Date
20 September 2019
Having reaped excellent returns in previous years, investors in Hong Kong have largely held on to their assets, be it equities or property, despite the choppy macro environment last year. Photo: Reuters
Having reaped excellent returns in previous years, investors in Hong Kong have largely held on to their assets, be it equities or property, despite the choppy macro environment last year. Photo: Reuters

Why HK’s stock and property markets didn’t fall further

At an investment outlook summit held by the Hong Kong Economic Journal last weekend, most guest speakers agreed that Hong Kong may not suffer much this year despite bearish sentiment in both the property and equity markets.

Alex Wong, director of Ample Finance Group, said the Hang Seng Index could have tumbled to 18,000 points given various negative factors at the end of last year.

But the index bounced back after nearing 24,500 points over past few weeks, he pointed out, adding that ample liquidity was the key factor behind the market’s bounce.

Most investors had accumulated pretty good returns on their portfolios since the Federal Reserve launched its quantitative easing (QE) program in 2008, and are hence in a strong position.

Meanwhile, the low-rate environment is likely to stay given that the Fed has slowed its pace in hiking rates.

Investors are worried that they may not be able to find other good investment options if they sell their stock holdings, hence their reluctance to sell and the resilience of Hong Kong equities.

Chief economist of HKEJ, Eric Lui, agreed, but for a different reason.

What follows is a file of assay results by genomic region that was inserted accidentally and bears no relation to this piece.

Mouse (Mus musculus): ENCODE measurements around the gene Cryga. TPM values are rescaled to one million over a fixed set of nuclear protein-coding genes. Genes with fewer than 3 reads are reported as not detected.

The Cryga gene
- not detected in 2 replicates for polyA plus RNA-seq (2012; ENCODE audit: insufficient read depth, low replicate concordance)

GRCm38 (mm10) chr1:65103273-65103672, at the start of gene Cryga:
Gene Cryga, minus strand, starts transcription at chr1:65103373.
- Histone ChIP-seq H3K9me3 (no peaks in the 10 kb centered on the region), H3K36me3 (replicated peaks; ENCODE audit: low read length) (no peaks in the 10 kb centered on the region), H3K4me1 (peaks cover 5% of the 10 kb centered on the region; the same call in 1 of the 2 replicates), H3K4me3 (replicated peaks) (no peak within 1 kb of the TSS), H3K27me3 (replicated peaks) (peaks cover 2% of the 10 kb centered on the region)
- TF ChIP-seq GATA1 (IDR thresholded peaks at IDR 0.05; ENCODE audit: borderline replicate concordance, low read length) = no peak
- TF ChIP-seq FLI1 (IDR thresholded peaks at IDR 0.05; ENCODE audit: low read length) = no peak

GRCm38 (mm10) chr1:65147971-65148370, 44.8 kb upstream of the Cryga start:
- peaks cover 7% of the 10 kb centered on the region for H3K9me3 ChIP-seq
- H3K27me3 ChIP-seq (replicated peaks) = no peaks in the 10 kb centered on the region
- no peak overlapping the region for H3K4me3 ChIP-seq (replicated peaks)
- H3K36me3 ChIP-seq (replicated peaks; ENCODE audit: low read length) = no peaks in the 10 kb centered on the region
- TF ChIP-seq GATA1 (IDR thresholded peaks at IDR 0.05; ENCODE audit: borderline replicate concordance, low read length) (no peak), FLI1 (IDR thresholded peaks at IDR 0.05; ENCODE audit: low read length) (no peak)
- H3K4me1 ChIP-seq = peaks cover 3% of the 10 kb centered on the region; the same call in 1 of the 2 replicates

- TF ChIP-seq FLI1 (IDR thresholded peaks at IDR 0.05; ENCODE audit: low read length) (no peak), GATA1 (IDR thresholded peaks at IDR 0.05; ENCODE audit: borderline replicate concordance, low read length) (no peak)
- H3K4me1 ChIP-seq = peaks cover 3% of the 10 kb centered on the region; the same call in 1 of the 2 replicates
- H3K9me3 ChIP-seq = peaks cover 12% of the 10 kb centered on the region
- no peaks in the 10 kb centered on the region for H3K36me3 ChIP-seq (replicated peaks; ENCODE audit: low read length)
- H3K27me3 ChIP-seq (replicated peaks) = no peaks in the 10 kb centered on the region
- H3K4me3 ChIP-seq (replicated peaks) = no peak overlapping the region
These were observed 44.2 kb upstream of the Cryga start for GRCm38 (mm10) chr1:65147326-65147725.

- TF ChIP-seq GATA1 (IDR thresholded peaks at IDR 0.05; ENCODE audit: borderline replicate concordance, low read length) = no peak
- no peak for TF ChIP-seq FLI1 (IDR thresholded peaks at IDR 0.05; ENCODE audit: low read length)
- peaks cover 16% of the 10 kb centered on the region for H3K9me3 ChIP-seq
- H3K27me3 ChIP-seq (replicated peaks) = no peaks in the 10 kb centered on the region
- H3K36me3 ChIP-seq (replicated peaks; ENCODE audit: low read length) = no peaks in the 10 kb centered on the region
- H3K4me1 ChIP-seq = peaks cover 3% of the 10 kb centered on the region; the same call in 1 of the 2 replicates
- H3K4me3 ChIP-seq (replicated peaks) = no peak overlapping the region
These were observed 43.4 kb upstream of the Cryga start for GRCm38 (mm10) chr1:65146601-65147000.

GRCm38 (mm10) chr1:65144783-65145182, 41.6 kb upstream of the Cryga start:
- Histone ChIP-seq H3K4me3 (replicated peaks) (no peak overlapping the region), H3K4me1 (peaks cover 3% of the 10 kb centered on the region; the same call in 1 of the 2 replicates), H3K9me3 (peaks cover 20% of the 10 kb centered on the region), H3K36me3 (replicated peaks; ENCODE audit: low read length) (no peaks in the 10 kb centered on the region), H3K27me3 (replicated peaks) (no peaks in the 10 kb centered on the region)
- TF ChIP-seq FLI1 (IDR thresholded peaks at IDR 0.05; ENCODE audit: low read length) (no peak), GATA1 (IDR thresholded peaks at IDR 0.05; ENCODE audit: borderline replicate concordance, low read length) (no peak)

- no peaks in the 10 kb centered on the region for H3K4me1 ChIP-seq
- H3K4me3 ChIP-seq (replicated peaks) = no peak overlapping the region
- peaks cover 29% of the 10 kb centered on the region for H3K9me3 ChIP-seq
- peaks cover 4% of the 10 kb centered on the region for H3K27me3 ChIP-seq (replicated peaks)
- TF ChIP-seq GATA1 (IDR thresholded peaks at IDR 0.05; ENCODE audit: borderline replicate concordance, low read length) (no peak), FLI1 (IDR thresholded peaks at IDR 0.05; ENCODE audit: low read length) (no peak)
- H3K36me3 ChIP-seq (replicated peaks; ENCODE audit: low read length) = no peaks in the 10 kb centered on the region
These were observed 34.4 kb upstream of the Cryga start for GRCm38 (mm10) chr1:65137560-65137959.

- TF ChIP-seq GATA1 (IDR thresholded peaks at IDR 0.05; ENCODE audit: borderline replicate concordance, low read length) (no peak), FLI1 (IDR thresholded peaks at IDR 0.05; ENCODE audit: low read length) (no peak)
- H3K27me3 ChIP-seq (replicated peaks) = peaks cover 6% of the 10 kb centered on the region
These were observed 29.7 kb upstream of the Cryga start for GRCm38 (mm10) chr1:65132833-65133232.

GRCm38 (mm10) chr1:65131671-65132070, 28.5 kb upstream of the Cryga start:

Lui pointed out in this round of market downfall, the benchmark index came up to 25.8 percent off the peak of over 33,000 points hit in January last year, compared with a more common correction of about 35 percent in previous bear markets.

Expectations for a positive turn on the US-China trade talks and Beijing’s stimulus measures are probably what have shielded the market from falling further, Liu said.

Even if the market retests the downside after the recent rebound, Lui believes that there is a good possibility for the lows seen earlier this year to hold and for an N-shape rebound to take place.

Perhaps the same logic can be applied to the housing market.

Previously, Shih Wing-ching, founder of property agency Centaline, projected a price slide of 30 percent. CK Asset’s executive director Justin Chiu had also echoed his view, saying housing prices may fall by 20 percent.

So far the CCL index has dropped less than 10 percent since the peak of 188.6 points in August last year, and several popular estates have witnessed an uptick in transaction prices last month.

It seems a strong resistance to further price erosion has come much earlier than what most observers had expected.

Like the stock market investors, most property owners and investors have reaped great returns in the multi-year rally since 2003.

As they are in a strong financial position, they tend to be unwilling to sell their properties when there is no better alternative to deploy the funds.

This article appeared in the Hong Kong Economic Journal on Jan 21

Translation by Julie Zhu

[Chinese version 中文版]

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RC

Hong Kong Economic Journal columnist